2018 TCM Classic Film Festival Recap

I had such a marvelous time at the 2018 Turner Classic Movies (TCM) Classic Film Festival. I tried to mix things up and see a combination of new discoveries and old favorites. It was all so fantastic, I didn’t want it to end (which is always a good thing, right?). Here’s a brief recap.

Day One – Thursday, April 26

Panel: “Meet TCM”
I began this year’s festival by attending a very interesting panel featuring some of the high-level management of the TCM network. The network is in good hands and they are definitely focused on their mission of keeping classic movies alive.

Finishing School (1934)
This terrific pre-Code film was a great way to kick off the opening night of the festival. Ginger Rogers and Frances Dee starred as two girls at a finishing school who are navigating their way into adulthood. Frances Dee’s grandson Wyatt McCrea was there to introduce the film (he’s also the grandson of Joel McCrea, Frances’ husband).

Image ©️ Warner Bros. Classics

Avengers: Infinity War (2018)
While not part of the TCM Classic Film Festival, I couldn’t resist seeing this mega super hero extravaganza on the film’s opening night at the lovely El Capitan Theatre, which is just across the street from the TCL Chinese Theater. It was such a blast seeing this action film with such an enthusiastic, exuberant, and expressive crowd.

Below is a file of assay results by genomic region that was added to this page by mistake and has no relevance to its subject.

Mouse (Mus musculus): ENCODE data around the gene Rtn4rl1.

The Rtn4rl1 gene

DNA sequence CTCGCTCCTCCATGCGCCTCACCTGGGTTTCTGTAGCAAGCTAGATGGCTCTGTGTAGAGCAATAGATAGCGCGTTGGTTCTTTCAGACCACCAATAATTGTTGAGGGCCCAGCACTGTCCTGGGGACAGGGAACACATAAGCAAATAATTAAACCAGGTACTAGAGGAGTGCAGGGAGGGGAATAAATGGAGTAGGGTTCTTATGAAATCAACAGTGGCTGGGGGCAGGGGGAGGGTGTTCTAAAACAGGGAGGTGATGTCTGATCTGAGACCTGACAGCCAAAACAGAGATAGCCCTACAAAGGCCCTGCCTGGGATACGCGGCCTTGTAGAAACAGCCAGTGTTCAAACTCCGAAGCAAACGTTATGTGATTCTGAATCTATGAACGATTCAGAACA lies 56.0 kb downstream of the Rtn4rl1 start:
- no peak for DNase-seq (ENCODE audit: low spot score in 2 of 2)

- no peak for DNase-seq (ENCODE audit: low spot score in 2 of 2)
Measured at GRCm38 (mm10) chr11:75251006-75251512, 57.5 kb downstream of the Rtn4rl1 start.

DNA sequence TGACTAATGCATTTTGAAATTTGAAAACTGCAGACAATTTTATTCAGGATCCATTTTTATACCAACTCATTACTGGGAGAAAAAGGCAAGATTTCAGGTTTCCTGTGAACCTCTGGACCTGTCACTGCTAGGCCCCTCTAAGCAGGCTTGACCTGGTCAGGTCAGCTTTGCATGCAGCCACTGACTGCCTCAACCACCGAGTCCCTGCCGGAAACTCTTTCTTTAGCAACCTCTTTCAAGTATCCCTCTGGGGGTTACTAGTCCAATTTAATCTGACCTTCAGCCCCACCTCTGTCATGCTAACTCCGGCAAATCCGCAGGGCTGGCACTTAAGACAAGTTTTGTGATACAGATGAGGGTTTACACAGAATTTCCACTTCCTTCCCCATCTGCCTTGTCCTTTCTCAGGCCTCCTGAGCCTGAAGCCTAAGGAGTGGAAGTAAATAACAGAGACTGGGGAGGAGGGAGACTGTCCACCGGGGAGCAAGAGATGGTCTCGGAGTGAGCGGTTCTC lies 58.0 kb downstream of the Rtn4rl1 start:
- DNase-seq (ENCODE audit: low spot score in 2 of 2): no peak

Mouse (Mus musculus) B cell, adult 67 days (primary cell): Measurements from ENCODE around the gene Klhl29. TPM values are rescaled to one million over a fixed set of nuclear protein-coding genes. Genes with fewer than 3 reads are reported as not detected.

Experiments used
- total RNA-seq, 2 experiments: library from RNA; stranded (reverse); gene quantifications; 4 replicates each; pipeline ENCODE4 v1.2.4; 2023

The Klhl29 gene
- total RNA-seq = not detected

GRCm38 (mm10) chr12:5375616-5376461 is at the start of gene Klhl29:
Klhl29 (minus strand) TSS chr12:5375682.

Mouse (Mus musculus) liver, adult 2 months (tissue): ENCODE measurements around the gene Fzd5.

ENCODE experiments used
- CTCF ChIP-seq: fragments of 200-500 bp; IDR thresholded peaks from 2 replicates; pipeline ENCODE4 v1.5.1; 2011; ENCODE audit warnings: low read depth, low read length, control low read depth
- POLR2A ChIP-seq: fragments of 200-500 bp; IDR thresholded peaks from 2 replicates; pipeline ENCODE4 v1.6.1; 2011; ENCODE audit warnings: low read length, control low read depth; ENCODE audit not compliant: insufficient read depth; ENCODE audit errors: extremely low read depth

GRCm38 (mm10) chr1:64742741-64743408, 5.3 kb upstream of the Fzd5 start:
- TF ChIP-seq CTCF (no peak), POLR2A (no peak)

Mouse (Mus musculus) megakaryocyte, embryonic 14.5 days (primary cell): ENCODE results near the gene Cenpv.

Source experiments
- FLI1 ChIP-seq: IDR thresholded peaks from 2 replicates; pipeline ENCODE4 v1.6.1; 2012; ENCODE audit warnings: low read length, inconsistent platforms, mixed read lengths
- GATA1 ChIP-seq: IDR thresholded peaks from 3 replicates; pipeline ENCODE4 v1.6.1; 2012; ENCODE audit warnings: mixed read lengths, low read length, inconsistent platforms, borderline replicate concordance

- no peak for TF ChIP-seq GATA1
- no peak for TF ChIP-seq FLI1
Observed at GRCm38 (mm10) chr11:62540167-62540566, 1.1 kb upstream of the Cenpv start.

A “prop” (not sure if it was used in the film since the character was entirely CGI) of Thanos’ infamous Infinity Gauntlet was on display in the theatre lobby

Day Two – Friday, April 27

Presentation: “Pink Panther Cartoons on the Big Screen: The Coolest Cat in Town”
Hosted by animation expert and producer Jerry Beck, this presentation highlighted the Pink Panther cartoon shorts from the 1960s produced by Mirisch Films. Jerry talked about their origin (they were based on the opening credit sequence of the first Pink Panther live-action feature film released in 1963), brought in some folks involved with the making of the cartoons, talked a bit about their history, and then screened a few, including the very first one, “The Pink Phink.” Really fun.

Image ©️ Larry Mirisch, MGM, and Park Circus LLC

Presentation: “Mickey in Hollywood”
Mickey Mouse is celebrating his 90th birthday this year. This presentation, hosted by historian J.B. Kaufman, focused on the history of  Walt Disney and Mickey Mouse in the early days of Hollywood. Kaufman also talked about his new book that he is finishing up for Taschen about the history of Mickey Mouse which should be a tremendous volume for Disney fans. He then screened a few enjoyable short films that included Hollywood specific-references, including “Mickey’s Polo Team” and “Mickey’s Gala Premiere.”

Image ©️ Disney Enterprises, Inc.

Three Smart Girls (1936)
Enjoyed this cute comedy about three daughters scheming to bring their divorced parents together. It was the feature film debut of Deanna Durbin and the big box office generated by the film saved the then-cashed-strapped Universal Studios. The film was presented in 35mm with a print preserved by the U.S. Library of Congress.

Image ©️ Universal Pictures

Creature from the Black Lagoon (1954)
Before there was this year’s big Academy Award®️ winner The Shape of Water, there was the so-bad-it’s-good B-movie Creature from the Black Lagoon. (Comedian Dennis Miller introduced the film as “The Shape of Water without the zipper.”) A relatively recent 3D rendered print was screened at the festival and it was a hoot.

Image ©️ Universal Pictures

Will Success Spoil Rock Hunter? (1957)